1. Vesterlund, Martha BSE, RN, CN


Recognizing the needs of non-English speaking patients.


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The English language is one of the hardest to learn. Throw abbreviations such as ICU, CCU, or IVF into a sentence, and you'll confound someone trying to learn this language. Many native English speakers have difficulty understanding medical terminology, so why would we expect non-English speakers to understand it?


When I was 23 years old, I married my homesick college sweetheart, who was from Sweden. We moved there after our honeymoon, and I attended Linkoping University to learn Swedish. I worked hard and became fluent within six months. I taught English in middle school and high school for the six years we lived there. I also gave birth to two boys.


My first child, delivered by planned cesarean section, weighed about 6 kg. Before the surgery, I had an appointment with the anesthesiologist. I was not yet a nurse and had limited medical literacy in English. I had learned basic Swedish, but not medical terms. I kept thinking, "Six kilograms, how many pounds is that?" I did not know until I got home and checked online that you multiply 2.2 to get the pounds, and I was scared. I weighed 10 pounds at birth, but 12 or 13 lbs. sounded extreme. Did this mean that something was wrong?


While the anesthesiologist and my husband talked, I understood that I was having this procedure because, as the physician phrased it, I was 10 days overdue, the baby was big, and at some point my "mother's cake" would get hard and not work anymore. In addition, my "living mother" wasn't responding and wasn't starting to "expel" the baby as it should. (I understood through my husband, later, that "mother's cake" is the literal translation of placenta and the "living mother" was my uterus.) Confusion and fear made it virtually impossible for me to make a decision about my care. I exploded in tears and told the anesthesiologist to speak in English and with me, his patient. His English was excellent, but he was worried that it wasn't good enough. It took extra time for the appointment, but I started to feel better when he spoke to me in English and the conversation was directed at me and not at my husband.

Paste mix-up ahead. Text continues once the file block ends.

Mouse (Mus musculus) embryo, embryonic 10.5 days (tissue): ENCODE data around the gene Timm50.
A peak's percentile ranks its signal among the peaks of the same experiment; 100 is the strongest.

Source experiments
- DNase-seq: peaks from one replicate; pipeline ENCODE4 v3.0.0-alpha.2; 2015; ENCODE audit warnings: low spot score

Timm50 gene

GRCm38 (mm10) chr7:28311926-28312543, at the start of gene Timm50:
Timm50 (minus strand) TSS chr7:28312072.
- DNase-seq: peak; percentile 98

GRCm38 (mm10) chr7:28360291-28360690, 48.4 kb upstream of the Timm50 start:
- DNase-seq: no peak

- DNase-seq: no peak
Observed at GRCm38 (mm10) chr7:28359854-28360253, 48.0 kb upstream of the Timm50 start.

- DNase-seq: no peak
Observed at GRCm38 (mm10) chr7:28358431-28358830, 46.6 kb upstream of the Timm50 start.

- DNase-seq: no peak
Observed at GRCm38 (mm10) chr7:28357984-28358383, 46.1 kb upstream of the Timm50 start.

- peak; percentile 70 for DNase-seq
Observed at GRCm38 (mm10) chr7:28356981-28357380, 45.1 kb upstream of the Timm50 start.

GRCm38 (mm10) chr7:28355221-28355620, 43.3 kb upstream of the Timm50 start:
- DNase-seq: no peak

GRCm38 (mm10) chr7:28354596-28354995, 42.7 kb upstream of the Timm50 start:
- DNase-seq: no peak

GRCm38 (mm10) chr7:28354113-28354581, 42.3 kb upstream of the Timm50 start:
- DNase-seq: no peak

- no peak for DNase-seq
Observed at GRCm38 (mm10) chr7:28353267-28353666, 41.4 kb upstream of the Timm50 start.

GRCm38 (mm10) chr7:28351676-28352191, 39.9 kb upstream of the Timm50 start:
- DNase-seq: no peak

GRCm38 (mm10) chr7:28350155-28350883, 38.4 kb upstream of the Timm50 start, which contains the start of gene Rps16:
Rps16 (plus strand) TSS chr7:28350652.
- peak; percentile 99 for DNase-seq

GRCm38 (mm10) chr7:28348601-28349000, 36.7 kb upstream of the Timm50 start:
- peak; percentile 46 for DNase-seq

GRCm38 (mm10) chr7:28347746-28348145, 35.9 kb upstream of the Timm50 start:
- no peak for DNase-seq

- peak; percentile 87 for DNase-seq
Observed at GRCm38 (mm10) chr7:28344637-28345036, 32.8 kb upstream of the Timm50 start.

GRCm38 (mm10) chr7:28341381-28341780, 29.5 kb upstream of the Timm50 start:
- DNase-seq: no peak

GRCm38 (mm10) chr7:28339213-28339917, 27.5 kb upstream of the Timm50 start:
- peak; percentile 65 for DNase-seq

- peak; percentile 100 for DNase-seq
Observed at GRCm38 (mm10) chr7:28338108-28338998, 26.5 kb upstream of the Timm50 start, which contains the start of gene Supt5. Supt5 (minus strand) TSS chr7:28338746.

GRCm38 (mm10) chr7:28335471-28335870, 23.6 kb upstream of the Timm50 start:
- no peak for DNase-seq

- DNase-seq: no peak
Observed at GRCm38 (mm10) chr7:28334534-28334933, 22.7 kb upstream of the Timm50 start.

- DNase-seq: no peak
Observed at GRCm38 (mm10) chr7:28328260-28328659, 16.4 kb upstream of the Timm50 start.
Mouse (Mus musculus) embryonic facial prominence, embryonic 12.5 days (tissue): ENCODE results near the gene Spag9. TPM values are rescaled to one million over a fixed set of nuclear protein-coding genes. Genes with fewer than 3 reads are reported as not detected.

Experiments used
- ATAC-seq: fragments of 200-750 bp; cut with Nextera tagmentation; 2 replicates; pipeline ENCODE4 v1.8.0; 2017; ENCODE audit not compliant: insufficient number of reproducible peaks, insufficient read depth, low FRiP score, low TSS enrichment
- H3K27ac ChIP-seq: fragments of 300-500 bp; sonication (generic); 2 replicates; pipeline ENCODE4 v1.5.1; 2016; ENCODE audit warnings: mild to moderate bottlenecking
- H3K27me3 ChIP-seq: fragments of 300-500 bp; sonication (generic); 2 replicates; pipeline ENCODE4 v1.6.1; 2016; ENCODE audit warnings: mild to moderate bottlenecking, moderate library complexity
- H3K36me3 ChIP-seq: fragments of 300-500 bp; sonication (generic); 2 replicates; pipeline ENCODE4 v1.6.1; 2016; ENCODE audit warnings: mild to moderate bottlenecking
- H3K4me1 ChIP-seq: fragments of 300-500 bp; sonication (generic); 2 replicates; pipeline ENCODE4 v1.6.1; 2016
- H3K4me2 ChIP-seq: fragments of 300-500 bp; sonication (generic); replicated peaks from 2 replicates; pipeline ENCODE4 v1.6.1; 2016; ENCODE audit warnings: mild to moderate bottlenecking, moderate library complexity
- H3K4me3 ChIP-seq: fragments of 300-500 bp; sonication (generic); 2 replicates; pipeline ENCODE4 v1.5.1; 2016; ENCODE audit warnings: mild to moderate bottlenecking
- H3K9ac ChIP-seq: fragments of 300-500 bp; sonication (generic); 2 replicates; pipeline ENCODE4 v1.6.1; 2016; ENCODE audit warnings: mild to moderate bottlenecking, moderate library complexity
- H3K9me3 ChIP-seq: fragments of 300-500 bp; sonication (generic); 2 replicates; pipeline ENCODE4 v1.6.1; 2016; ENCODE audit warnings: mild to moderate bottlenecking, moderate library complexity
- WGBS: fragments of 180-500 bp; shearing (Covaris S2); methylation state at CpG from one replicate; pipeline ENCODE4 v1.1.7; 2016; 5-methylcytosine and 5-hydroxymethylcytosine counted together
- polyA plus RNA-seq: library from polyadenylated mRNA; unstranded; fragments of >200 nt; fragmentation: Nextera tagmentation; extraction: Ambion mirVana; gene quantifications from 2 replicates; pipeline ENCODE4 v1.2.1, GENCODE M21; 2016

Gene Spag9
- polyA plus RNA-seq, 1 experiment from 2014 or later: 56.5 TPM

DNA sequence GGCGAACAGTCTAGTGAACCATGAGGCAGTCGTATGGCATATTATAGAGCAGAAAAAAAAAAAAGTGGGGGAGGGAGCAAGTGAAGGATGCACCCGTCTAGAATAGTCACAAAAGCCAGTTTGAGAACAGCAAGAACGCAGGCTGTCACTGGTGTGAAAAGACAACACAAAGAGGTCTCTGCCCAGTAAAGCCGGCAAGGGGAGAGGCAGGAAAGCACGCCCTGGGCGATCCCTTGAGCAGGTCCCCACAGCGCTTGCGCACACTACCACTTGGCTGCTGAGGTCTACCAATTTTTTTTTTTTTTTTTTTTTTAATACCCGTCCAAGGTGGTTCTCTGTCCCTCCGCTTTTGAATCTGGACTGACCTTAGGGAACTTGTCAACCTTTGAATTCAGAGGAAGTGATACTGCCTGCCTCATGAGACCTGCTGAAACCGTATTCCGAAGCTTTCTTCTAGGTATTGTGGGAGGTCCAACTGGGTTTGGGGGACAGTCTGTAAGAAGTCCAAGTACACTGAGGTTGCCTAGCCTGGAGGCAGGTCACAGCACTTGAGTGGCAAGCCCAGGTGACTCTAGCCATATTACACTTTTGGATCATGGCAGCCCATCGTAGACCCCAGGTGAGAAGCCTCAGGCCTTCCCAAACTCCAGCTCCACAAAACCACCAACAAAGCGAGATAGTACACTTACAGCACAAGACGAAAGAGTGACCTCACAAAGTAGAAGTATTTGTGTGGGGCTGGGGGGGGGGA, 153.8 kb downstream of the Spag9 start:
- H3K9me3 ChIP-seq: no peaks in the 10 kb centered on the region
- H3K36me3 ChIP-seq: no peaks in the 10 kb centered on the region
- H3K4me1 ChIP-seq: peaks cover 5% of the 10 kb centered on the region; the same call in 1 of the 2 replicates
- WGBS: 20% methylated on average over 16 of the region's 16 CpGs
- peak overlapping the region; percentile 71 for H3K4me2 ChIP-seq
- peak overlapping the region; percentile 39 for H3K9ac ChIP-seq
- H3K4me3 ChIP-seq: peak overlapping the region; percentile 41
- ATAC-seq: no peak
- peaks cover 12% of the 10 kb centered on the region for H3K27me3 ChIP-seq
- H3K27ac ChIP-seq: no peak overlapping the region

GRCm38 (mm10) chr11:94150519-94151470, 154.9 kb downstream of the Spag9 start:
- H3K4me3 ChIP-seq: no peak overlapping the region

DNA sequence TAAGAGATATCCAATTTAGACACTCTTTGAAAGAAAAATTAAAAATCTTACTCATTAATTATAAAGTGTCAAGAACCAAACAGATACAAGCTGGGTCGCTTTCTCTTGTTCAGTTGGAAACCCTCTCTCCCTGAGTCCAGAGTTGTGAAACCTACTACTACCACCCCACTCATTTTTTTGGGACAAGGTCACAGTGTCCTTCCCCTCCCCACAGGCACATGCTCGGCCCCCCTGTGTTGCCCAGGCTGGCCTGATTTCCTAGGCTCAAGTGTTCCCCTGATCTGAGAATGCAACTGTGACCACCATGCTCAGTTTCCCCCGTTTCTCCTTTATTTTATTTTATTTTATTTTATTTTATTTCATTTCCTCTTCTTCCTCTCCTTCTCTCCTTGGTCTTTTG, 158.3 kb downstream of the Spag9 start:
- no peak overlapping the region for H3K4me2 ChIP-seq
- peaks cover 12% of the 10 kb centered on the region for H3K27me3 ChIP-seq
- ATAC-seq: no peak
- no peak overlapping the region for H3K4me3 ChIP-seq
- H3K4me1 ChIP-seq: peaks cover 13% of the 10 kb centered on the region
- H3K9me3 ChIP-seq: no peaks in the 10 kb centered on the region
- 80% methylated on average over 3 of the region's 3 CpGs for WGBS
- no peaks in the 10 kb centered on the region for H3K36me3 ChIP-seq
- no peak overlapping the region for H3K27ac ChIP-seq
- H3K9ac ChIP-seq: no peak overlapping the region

As an RN, I assess patients' physical status and also their ability to understand medical terms and care plans. If my patient reads at the fourth-grade level, how can I expect her to read brochures written at the 10th-grade level? If she's not fluent in English, why would I assume that she understands discharge instructions and a new drug regimen? What if she can't describe the medications that she is already taking and then has new ones to take? Such a circumstance poses a danger to patients who aren't native English speakers. It's important for nurses to take the time to talk to them.

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According to Risa Lavizzo-Mourey, writing in a November 2007 supplement to the Journal of General Internal Medicine, "experts estimate that as many as 20 million people in America-about one in every 15 people in the [United States]-speak and understand little, if any, English." A hospital interpreter can help, although according to Gany and colleagues in the same supplement, "[h]ospitals often call upon untrained staff or bystanders to interpret. Untrained interpreters are prone to editing, polishing, omissions, additions, substitutions, volunteered opinions, and confidentiality breaches." Also, nurses should remember to speak to the patient, not just to the interpreter, and before discharge have the patient repeat back instructions.


You've no doubt heard someone say of immigrants, "They're in America now; they should speak English." But hospitals can't afford such bias. They should be a safe haven for all.